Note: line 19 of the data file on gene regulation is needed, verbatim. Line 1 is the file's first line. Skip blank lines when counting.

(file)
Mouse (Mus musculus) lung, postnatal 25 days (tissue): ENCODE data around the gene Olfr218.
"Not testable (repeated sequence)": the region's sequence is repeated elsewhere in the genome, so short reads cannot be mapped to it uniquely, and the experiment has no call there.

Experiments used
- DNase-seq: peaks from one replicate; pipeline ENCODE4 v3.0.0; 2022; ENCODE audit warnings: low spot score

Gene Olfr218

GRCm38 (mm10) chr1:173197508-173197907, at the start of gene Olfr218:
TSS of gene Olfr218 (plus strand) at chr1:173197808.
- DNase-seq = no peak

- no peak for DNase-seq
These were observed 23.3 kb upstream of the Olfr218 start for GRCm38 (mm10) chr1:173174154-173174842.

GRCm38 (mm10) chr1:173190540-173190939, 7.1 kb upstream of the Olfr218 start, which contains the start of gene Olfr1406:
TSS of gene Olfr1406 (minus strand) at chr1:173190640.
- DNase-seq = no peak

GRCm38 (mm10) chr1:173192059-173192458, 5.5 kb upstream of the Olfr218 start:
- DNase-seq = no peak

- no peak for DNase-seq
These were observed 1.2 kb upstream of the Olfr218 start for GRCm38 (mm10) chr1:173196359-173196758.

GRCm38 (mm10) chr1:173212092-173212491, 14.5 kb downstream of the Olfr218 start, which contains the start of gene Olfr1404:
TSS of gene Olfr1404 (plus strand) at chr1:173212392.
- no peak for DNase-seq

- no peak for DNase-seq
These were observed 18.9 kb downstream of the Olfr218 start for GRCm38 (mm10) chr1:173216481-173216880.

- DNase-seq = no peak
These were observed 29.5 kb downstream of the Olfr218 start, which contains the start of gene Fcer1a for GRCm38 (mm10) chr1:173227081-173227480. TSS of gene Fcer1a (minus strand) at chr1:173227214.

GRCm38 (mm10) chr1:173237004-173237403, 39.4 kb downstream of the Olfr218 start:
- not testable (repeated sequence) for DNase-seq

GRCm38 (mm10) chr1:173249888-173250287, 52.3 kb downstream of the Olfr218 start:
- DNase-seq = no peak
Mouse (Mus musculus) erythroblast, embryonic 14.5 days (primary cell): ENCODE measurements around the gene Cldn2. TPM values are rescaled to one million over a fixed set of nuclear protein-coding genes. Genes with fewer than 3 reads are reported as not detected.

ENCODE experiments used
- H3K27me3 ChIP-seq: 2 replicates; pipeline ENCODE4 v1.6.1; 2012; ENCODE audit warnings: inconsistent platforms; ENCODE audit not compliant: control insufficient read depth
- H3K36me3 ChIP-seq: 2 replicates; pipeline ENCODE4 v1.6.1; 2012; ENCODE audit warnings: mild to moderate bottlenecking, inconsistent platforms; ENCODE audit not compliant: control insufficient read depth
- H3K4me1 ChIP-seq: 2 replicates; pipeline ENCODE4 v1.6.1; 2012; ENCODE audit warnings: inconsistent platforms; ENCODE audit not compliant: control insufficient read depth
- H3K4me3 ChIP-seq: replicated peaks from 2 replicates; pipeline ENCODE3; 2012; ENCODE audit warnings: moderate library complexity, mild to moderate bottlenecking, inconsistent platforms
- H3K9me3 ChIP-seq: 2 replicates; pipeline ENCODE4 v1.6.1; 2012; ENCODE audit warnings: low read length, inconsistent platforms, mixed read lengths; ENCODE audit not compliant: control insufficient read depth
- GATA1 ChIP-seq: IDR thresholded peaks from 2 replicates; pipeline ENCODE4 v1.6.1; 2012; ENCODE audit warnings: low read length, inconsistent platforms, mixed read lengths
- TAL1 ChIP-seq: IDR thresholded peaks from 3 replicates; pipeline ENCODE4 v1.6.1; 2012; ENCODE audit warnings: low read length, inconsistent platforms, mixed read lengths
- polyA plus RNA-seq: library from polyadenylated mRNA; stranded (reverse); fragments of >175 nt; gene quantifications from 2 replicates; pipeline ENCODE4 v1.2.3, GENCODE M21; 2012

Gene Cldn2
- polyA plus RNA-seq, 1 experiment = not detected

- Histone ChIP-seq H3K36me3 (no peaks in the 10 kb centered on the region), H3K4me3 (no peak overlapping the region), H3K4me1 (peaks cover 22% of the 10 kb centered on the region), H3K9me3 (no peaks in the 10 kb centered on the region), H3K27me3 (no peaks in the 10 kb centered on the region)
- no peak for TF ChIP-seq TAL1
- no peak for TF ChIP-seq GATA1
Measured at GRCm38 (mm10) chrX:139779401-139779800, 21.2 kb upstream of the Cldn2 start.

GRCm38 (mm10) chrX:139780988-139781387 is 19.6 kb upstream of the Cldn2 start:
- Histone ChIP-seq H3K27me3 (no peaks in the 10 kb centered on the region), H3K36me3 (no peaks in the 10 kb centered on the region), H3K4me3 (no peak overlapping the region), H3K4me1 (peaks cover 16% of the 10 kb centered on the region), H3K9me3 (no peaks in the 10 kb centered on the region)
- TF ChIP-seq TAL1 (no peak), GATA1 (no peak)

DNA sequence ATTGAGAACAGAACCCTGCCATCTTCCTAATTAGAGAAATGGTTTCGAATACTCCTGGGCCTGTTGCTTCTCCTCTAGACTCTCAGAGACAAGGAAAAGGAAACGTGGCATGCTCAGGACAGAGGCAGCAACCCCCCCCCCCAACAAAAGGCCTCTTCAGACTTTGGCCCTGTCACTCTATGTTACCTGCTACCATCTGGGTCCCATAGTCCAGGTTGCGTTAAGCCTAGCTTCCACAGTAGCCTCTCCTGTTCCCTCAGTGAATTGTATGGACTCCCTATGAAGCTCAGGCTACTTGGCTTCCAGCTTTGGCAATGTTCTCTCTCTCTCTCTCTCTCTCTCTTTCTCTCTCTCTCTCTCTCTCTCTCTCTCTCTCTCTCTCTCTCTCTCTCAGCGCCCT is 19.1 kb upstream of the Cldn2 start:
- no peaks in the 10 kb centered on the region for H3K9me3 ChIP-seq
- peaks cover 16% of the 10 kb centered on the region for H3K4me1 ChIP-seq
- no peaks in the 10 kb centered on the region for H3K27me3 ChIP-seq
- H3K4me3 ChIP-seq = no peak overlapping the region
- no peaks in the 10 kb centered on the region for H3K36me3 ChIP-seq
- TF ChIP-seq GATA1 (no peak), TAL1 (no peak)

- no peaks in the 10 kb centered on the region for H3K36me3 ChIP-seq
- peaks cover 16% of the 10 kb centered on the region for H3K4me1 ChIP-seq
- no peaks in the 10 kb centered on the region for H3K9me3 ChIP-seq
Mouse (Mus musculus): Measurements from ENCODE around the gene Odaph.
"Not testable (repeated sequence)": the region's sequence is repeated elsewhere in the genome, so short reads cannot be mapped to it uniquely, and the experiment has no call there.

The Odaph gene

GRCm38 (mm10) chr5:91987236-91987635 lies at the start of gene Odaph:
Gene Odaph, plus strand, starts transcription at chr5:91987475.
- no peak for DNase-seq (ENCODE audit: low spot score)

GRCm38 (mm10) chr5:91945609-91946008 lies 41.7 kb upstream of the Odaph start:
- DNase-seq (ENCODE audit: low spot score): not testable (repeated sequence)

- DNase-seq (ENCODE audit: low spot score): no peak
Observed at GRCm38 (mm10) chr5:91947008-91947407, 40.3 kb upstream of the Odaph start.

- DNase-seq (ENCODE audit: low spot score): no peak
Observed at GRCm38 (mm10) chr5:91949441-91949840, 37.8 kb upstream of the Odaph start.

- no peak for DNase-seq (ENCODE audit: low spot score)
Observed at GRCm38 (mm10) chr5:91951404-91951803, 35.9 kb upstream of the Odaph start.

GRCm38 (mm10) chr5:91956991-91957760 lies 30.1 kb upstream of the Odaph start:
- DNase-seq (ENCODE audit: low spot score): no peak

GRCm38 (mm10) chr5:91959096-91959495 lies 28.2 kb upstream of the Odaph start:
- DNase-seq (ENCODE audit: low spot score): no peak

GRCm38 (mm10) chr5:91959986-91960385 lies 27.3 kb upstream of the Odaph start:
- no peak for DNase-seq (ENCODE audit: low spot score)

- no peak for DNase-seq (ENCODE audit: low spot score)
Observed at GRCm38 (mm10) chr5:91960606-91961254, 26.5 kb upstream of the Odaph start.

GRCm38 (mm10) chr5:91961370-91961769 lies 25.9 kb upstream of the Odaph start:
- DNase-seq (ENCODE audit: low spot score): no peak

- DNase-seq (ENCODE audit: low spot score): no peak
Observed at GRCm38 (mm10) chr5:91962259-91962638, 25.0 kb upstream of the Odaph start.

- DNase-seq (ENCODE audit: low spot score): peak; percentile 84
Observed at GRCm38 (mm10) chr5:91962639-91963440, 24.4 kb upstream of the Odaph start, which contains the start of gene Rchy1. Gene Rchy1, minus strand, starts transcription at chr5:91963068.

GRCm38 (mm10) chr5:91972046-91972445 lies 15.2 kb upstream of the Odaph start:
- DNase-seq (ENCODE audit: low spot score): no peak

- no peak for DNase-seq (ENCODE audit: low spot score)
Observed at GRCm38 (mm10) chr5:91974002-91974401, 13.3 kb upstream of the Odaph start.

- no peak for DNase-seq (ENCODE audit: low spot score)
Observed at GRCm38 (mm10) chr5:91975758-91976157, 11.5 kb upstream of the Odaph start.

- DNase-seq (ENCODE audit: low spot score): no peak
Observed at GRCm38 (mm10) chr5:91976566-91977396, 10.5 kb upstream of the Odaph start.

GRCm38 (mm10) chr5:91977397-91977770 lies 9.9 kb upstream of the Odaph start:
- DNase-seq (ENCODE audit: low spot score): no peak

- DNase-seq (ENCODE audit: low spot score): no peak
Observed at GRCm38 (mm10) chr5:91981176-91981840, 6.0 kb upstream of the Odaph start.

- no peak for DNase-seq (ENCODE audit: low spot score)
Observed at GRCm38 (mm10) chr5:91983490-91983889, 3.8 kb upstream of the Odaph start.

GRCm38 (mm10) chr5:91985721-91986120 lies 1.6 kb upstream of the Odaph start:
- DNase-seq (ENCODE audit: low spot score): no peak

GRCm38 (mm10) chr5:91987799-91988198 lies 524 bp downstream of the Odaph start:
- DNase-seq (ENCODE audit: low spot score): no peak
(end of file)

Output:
TSS of gene Olfr1404 (plus strand) at chr1:173212392.